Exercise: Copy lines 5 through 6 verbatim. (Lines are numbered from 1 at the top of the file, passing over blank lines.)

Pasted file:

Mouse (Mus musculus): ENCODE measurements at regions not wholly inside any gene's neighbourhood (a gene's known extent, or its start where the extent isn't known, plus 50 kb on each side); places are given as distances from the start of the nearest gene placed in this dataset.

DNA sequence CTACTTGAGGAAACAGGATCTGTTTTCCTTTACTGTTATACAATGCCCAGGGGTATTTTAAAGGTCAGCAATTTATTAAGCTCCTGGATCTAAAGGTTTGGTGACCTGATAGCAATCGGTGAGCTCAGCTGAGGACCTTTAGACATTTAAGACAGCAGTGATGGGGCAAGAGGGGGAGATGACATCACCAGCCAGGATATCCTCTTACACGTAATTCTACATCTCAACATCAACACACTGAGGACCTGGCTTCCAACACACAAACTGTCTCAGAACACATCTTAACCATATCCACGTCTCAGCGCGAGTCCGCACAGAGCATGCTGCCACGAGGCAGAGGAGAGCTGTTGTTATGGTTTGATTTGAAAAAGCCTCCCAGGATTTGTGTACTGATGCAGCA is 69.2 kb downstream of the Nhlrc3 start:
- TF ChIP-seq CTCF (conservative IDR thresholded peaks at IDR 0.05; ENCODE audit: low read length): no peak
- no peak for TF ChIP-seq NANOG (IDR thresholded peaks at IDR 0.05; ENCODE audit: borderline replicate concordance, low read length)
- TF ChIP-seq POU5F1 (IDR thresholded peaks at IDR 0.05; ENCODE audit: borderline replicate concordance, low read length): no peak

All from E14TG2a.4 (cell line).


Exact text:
- TF ChIP-seq POU5F1 (IDR thresholded peaks at IDR 0.05; ENCODE audit: borderline replicate concordance, low read length): no peak

All from E14TG2a.4 (cell line).